How I overcome my fear of speaking in public

Speaking of Speeches…

Surveys regularly show that people are more afraid of speaking in public than they are of heights, enclosed spaces, planes or hurricanes! Unfortunately, most of us have to be able to talk coherently in front of other people — whether it’s just at staff meetings, presentations to clients, or more formal events. Preparation is key, gathering your information, organizing it, deciding what visual aids or handouts to use, but presentation is the part that gives many people butterflies in the stomach.

I once gave the keynote speech at a conference in Germany. I spoke “American Style” -using my transparencies as notes, but speaking naturally, interacting with the audience, making an occasional joke. Every speaker after me started with a disclaimer that he or she could not possible be as interesting or spontaneous — then proceeded to read a dry, academic, quite technical paper. I knew that presentation style was different in different cultures, and at first I thought that they actually preferred the more restrained reading of papers to my “performance”. Then I looked around and saw the audience looking off into space, playing with their pens, and, most tellingly, actually falling asleep! When they told me afterwards how much they had enjoyed my talk.I was inclined to believe — not because I am such an inspirational speaker, but simply because the techniques I was using are effective in making presentations enjoyable for the listener — and the speaker!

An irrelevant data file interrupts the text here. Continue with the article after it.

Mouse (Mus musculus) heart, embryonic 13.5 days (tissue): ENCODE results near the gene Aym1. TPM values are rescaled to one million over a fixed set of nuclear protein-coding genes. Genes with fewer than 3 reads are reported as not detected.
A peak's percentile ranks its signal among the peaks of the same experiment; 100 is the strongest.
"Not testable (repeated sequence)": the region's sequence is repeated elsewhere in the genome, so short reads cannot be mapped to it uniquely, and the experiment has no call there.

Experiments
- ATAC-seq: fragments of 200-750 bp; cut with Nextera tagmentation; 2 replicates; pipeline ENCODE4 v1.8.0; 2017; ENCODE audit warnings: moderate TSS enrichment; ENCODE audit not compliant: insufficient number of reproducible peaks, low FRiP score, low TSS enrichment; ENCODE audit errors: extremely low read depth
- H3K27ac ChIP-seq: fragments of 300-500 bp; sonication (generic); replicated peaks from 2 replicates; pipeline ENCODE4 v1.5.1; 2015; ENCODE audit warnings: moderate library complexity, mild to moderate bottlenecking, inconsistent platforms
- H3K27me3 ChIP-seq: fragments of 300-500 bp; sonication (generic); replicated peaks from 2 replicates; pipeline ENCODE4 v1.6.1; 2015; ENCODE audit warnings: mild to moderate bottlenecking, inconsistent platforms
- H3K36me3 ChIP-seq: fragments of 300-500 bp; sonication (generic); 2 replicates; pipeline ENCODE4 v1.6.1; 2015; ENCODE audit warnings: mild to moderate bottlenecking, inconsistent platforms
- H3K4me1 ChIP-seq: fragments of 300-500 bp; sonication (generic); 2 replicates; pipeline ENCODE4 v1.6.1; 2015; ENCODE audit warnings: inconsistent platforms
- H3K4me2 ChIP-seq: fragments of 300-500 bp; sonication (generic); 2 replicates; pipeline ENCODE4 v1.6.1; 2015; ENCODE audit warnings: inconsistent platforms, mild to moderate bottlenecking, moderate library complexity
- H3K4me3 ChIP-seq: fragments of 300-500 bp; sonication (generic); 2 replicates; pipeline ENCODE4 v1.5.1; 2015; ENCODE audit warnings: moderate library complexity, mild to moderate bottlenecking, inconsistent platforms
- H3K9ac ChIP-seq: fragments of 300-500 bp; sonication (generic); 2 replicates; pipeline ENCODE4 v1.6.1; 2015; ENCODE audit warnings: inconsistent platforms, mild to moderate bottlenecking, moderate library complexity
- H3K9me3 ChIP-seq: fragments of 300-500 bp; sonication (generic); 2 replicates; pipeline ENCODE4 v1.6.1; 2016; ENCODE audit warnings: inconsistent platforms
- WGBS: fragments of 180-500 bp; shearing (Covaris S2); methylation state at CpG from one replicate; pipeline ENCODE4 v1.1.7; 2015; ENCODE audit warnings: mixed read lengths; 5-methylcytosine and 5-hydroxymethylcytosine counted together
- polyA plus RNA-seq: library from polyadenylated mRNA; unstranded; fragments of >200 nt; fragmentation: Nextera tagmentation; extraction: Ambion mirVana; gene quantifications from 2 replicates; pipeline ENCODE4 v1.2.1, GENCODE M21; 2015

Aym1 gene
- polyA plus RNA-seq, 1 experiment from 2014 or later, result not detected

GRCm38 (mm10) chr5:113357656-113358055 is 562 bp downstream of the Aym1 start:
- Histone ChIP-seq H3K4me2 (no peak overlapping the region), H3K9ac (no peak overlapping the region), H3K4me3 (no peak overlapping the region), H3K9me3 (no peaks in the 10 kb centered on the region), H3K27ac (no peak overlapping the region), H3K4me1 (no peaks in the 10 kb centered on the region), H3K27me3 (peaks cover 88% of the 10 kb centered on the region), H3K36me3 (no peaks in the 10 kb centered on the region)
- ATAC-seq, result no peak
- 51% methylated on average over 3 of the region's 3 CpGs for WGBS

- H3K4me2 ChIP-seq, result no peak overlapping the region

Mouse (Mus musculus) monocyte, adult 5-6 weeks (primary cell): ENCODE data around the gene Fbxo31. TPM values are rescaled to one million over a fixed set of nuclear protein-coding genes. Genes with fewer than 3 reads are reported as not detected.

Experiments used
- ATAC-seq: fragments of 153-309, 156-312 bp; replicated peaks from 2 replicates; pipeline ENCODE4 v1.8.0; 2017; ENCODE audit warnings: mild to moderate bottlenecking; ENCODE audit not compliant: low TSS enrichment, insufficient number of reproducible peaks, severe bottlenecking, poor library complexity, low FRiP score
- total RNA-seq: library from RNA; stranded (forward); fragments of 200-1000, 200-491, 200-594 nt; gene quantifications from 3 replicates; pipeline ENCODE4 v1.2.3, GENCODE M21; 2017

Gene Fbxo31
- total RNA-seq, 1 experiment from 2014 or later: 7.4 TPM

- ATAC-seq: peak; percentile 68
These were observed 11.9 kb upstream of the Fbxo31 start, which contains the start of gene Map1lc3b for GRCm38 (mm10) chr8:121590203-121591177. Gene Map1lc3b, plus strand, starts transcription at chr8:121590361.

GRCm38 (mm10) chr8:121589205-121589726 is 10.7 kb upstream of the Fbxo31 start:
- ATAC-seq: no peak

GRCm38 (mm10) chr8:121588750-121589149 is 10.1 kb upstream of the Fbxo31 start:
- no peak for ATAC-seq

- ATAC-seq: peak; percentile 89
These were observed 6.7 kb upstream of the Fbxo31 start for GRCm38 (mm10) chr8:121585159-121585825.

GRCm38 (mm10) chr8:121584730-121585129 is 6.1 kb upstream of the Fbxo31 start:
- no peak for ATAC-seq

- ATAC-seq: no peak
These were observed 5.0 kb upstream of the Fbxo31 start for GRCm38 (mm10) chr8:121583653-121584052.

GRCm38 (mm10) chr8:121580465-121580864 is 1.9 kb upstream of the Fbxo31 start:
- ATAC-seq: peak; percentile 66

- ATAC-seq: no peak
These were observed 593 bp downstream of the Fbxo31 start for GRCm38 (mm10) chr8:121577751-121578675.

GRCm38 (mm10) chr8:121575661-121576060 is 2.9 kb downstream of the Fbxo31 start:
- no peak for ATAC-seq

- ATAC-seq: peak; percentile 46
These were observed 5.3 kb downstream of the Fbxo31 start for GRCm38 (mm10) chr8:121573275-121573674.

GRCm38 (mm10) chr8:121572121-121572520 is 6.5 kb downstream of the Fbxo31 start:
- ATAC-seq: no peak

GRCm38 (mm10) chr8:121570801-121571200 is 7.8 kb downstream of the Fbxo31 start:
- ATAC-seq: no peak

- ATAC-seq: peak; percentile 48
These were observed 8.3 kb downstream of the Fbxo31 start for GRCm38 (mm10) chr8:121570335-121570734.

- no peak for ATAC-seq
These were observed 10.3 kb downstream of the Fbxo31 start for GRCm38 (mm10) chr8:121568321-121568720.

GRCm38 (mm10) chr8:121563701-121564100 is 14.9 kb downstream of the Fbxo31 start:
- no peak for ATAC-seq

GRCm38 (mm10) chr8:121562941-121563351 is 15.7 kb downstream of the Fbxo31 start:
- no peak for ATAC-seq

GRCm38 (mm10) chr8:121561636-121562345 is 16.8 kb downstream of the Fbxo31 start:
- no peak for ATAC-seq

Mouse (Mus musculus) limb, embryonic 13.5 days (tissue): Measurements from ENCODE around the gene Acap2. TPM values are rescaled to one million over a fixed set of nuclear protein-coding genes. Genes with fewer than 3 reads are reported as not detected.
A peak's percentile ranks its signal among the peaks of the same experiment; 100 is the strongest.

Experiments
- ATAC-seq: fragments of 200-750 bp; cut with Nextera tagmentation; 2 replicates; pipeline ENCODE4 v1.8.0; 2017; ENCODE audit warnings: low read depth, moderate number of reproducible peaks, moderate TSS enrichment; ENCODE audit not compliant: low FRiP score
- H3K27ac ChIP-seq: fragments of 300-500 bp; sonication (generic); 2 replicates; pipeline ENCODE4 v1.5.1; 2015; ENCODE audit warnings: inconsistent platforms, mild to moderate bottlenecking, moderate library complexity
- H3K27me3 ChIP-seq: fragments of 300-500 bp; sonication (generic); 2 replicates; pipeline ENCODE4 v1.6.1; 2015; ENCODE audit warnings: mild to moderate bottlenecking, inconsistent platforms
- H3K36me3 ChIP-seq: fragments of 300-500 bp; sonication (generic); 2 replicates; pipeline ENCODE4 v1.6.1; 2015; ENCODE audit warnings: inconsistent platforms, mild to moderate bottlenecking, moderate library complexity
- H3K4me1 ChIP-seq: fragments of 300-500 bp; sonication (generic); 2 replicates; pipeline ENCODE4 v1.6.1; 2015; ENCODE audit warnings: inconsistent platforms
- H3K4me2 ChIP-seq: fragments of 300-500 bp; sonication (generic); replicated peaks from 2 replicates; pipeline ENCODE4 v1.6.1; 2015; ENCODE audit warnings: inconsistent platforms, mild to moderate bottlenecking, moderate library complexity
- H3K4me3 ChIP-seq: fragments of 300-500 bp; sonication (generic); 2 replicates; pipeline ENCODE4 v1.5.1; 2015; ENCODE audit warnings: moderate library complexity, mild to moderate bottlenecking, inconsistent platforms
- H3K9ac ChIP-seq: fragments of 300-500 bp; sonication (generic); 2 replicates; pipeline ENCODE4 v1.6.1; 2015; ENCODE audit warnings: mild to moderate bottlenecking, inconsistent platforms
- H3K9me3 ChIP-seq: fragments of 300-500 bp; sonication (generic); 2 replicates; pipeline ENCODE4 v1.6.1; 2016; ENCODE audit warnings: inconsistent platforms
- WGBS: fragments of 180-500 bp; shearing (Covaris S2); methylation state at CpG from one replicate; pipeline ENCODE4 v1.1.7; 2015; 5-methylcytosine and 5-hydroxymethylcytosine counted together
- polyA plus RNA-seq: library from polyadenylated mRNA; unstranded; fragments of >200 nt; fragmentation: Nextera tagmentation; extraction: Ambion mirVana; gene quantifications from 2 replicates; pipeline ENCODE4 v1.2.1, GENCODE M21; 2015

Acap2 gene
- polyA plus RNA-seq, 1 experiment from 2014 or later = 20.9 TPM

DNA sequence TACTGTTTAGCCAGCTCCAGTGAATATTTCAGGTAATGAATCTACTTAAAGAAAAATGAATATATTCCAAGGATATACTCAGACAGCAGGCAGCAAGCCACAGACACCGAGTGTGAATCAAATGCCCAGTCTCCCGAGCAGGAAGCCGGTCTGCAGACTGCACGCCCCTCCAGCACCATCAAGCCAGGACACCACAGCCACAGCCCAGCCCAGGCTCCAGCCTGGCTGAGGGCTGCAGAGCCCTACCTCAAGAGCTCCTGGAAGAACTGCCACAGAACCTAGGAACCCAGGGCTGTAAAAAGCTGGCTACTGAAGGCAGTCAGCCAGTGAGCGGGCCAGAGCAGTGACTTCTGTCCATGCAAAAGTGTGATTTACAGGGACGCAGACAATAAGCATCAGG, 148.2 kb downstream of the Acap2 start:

Here are some hints to make your presentations more enjoyable, whatever the topic, content, or setting: 1. Fake that confidence! The only thing most people like less than speaking in public is listening to someone who is uncomfortable speaking in public! When I teach public speaking, I often encounter the thinking that one has to have a great deal of experience in public speaking, then one will feel and look confident. In fact, it works the other way. If you can pretend to be confident, no matter how nervous you are, it sets your audience at ease. Then you get waves of approval from your audience, and, in turn, you start to feel more confident. You just have to play the role of someone who is sure of what they are saying and how they will be received. It’s role-playing — you don’t have to be a great actor. Just think about how you stand, and speak, and smile when you’re feeling comfortable — or observe someone else who exudes confidence. Then adopt that body posture (erect, head up), tone of voice, etc.

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